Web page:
Regional Office for Europe and Central Asia (REU)
 

National legal and institutional arrangements for ex situ conservation of animal genetic resources

Regional workshop
23-26 May 2012, Zagreb, Croatia

Ex situ conservation is a valuable component of a national plan for the management of animal genetic resources, particularly as a complement to in situ conservation. By definition, ex situ conservation involves the transfer of genetic resources out of their “natural” environments, and ownership of the material may often change as well. Therefore, special policies and institutional arrangements are needed to ensure fair access and benefit sharing. Also, ex situ conservation is usually not financially self-sustainable, and particular planning and coordination is required to ensure efficiency. If transboundary breeds are involved, planning on a multi-country basis is required.
To address these issues and provide capacity building, FAO (headquarters and the Regional Office for Europe and Central Asia) teamed with the European Federation of Animal Science (EAAP) and the European Regional Focal Point for Animal Genetic Resources (ERFP) to present a workshop on the legal and institutional arrangements for ex situ conservation. The workshop was held from 23 to 26 May 2012 in Zagreb, Croatia, and was hosted by the Department of Animal Science and Technology in the Faculty of Agriculture at the University of Zagreb.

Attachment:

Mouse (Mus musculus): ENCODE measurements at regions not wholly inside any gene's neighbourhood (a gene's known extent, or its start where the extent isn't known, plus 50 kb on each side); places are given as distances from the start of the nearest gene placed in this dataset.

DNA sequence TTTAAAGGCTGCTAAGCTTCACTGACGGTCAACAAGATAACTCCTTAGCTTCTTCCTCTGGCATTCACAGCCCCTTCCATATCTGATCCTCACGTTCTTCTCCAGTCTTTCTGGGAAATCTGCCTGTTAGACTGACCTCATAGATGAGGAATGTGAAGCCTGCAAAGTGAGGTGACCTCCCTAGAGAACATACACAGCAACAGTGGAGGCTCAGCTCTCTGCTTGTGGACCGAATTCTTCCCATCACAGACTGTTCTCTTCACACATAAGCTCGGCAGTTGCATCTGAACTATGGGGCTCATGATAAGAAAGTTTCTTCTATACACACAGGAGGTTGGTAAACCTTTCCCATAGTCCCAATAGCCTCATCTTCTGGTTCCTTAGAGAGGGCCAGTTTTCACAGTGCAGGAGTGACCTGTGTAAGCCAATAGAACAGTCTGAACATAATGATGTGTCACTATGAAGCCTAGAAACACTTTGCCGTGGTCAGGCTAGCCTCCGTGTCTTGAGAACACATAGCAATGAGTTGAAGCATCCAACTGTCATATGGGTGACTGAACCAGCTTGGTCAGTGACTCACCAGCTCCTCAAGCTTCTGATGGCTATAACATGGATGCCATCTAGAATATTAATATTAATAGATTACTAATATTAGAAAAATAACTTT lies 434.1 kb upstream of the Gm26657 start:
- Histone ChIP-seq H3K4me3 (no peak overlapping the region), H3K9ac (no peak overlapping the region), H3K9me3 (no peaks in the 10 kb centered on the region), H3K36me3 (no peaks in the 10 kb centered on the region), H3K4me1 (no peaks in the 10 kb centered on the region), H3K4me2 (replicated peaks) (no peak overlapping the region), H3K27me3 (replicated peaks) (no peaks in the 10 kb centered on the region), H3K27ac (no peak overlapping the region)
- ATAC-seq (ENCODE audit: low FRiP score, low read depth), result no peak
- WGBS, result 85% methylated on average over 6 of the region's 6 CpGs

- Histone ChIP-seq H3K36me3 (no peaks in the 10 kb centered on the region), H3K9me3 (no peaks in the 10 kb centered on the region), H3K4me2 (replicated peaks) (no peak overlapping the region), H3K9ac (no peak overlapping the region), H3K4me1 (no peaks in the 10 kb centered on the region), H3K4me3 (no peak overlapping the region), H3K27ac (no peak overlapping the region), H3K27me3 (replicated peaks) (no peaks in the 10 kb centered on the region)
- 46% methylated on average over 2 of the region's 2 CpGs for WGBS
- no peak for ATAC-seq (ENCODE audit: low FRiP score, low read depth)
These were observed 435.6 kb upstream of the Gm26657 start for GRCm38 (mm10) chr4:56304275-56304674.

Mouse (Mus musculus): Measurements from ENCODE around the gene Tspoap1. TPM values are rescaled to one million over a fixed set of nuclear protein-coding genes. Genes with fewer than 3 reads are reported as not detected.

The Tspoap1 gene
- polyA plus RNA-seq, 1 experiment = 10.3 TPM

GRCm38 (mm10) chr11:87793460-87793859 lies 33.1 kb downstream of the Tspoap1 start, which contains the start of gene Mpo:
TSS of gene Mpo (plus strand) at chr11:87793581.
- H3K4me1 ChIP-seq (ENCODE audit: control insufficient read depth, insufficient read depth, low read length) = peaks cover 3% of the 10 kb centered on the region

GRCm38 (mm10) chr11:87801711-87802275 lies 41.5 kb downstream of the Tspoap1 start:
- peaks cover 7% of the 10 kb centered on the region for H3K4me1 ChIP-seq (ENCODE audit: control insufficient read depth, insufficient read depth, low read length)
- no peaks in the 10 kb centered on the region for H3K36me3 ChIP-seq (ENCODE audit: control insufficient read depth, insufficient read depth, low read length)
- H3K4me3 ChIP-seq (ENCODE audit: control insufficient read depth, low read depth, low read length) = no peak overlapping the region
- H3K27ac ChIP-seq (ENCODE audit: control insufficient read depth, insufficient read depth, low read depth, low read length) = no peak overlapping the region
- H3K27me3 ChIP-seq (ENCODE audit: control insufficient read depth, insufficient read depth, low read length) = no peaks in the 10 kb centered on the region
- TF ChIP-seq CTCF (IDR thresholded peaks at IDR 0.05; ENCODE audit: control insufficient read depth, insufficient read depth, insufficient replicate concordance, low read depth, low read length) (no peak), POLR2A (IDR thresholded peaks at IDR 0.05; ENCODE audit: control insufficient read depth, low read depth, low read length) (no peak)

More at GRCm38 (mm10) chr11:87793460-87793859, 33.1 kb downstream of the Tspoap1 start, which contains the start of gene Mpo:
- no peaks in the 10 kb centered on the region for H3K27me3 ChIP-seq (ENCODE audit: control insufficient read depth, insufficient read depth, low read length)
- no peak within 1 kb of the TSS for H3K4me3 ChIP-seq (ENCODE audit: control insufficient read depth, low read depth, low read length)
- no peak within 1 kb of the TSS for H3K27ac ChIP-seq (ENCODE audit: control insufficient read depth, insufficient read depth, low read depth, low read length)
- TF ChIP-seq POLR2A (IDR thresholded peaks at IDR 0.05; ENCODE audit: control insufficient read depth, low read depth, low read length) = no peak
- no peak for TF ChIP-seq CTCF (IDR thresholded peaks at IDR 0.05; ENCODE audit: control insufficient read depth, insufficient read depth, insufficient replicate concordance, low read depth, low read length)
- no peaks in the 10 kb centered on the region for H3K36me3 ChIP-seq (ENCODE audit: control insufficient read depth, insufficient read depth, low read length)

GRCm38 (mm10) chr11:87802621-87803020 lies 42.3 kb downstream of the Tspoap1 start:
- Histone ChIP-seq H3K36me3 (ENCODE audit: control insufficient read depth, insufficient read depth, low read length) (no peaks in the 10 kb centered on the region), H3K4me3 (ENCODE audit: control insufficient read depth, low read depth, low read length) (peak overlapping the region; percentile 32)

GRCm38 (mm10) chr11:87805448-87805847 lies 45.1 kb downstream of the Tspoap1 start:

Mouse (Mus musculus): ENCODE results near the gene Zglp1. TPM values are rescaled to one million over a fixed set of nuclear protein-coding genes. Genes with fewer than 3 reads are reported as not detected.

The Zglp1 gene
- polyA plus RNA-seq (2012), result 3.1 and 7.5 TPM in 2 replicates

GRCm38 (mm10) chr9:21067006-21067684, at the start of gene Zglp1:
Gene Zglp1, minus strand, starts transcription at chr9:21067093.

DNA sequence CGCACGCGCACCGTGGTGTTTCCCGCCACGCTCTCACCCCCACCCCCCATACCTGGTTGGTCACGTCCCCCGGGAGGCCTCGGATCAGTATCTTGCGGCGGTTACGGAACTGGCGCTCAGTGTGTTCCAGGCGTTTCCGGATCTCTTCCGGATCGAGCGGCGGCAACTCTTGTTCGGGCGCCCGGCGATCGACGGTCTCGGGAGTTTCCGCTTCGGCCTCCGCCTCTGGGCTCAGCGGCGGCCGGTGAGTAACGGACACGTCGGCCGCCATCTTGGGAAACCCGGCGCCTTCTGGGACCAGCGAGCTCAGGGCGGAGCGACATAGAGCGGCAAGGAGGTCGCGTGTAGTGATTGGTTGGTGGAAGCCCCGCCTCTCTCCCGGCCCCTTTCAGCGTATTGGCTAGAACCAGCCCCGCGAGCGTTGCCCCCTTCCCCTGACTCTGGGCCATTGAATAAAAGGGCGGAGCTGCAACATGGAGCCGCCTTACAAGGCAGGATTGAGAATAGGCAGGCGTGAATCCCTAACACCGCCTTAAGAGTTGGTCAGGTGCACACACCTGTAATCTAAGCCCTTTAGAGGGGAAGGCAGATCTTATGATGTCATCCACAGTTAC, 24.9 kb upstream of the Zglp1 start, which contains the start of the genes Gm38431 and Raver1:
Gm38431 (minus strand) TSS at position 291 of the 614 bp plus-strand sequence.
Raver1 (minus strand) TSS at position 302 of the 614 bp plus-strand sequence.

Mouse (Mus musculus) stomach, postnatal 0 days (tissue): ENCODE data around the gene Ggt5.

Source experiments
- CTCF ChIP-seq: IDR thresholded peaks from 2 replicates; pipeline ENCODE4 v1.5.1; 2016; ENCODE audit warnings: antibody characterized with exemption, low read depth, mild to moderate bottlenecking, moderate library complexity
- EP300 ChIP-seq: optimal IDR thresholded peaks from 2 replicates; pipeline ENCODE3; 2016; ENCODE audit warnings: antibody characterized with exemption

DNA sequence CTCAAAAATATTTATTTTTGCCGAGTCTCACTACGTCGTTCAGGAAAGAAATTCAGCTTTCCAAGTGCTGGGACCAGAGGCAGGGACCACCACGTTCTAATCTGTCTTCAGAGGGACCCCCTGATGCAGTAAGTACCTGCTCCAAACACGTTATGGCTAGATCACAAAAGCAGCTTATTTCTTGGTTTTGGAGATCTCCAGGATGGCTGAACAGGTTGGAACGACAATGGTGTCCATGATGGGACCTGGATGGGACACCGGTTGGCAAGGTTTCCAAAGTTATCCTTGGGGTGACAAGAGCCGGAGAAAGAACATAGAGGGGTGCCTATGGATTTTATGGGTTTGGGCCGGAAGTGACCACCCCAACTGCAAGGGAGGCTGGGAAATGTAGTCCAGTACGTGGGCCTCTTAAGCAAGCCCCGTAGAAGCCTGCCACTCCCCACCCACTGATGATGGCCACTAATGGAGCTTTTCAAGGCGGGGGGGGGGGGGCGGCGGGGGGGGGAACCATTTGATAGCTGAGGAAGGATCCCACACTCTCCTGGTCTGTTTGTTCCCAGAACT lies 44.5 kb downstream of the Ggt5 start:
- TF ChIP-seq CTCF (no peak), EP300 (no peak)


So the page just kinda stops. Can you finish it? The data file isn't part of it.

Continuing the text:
The workshop brought together scientists from eastern and was western Europe and was attended by 48 persons from 30 countries. Each country was requested to prepare a brief report on its ex situ conservation programme, and selected countries presented their reports at the workshop. The workshop also included expert presentations on technical and policy-related issues, a field visit, and meetings at which countries planned for regional ex situ conservation activities.


For more information (including all presentations) please visit the ERFP web site.